Calvary Road Baptist Church


Philippians 1.6

My text is once again Philippians 1.6: “Being confident of this very thing, that he which hath begun a good work in you will perform it until the day of Jesus Christ.”

Last week, if you were here then to remember, we zeroed in on the phrase used by Paul in our text, “a good work.” What this phrase means is extremely important, because whatever this “good work” is that God has begun, He promises that He will complete it in the day of Jesus Christ. Could this “good work” be the Holy Spirit’s work in the life of a sinner to convict him of sin, and of righteousness, and of judgment to come? No. We ruled that out because such conviction oftentimes comes and goes, and there are many sinners who were once terribly convicted of their sins, awfully frightened of the penalty that awaits them when they step off into eternity, but who are quite indifferent to their fate today. Recall that we saw good evidence that the “good work” mentioned by Paul in our text refers to beginning with regeneration, and that we saw regeneration to be something that must be initiated by God. The “good work” must then be carried through by God, which is sanctification, and is brought to its necessary conclusion by God with the arrival in heaven of the saint, what is termed final perseverance.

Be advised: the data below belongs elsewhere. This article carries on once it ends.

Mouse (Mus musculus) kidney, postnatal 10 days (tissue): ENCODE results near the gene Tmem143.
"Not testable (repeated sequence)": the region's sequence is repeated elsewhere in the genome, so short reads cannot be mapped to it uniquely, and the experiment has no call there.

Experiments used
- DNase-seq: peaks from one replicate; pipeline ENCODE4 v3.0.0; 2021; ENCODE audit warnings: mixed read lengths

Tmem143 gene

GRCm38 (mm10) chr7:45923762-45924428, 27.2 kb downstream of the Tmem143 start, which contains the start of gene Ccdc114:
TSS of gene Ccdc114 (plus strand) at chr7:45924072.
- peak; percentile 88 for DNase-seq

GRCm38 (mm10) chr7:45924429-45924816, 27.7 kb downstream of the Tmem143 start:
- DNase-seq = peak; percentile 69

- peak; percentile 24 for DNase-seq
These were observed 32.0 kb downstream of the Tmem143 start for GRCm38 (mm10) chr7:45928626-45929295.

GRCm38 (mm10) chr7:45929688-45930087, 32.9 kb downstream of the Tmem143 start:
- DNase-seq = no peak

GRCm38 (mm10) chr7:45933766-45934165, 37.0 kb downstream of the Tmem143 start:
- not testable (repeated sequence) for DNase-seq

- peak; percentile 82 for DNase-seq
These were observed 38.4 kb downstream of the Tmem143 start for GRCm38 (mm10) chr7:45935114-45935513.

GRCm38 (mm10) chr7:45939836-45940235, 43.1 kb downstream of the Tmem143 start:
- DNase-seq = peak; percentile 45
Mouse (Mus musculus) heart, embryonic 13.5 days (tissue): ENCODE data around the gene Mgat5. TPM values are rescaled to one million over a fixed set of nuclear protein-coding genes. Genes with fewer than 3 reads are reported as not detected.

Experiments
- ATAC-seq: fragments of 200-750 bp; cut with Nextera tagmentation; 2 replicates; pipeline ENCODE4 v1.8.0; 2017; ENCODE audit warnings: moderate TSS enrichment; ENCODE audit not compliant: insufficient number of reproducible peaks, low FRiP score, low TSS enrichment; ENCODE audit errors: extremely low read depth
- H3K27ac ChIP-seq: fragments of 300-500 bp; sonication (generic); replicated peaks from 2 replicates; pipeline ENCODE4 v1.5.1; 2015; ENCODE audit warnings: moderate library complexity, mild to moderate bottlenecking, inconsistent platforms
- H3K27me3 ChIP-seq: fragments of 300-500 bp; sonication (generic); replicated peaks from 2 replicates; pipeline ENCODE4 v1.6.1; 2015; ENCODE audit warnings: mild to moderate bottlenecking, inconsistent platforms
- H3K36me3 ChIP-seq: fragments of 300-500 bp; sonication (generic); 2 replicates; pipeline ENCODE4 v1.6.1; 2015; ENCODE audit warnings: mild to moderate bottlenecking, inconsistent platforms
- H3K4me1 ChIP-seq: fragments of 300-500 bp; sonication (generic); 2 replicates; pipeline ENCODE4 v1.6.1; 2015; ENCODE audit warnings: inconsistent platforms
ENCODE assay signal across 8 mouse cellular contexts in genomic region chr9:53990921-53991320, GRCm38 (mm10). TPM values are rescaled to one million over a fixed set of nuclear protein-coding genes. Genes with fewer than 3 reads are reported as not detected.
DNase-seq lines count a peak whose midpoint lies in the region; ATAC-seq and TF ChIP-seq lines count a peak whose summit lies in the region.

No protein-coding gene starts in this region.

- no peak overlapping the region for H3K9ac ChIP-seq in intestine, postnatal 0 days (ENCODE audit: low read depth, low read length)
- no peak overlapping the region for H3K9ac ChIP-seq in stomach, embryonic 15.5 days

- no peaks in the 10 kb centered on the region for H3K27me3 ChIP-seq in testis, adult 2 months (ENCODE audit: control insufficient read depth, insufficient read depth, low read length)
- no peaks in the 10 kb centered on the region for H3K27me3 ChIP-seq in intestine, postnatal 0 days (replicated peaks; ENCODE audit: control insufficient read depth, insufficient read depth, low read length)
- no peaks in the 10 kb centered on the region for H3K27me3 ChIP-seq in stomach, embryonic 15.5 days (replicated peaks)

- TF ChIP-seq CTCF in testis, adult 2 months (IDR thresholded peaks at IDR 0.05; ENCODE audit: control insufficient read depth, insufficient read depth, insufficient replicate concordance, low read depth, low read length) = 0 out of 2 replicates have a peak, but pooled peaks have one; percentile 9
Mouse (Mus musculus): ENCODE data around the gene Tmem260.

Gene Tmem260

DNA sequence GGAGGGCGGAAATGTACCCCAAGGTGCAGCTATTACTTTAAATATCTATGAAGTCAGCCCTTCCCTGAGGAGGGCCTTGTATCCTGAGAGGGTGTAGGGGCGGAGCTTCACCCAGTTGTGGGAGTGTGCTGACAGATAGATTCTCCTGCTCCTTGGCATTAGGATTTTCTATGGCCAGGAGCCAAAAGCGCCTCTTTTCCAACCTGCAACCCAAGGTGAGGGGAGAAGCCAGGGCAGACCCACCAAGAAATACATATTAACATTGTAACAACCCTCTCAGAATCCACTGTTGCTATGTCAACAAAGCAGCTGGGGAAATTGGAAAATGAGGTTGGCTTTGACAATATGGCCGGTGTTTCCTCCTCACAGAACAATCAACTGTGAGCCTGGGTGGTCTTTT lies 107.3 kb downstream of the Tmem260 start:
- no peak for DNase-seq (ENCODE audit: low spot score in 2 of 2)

There are a great many people in the Christian community who have distorted the implications of this verse into a clever little phrase, “once saved always saved.” Sadly, there are tons of Baptists who use this phrase. However, no matter who uses this phrase (and I used to use this phrase when I was a younger preacher), it does not strictly reflect scriptural truth. No wonder the Pentecostals, the Charismatics, and the Arminians of this world are opposed to what the Bible teaches about the security of the believer, since the phrase “once saved always saved” is usually used by people who think it refers to a blanket pardon from God that permits all kinds of wickedness under the guise of Christian living. It has been thought better by many good Baptist brethren of old to refer to the doctrine the Bible teaches as the doctrine of the perseverance of the saints. I am in full agreement with them.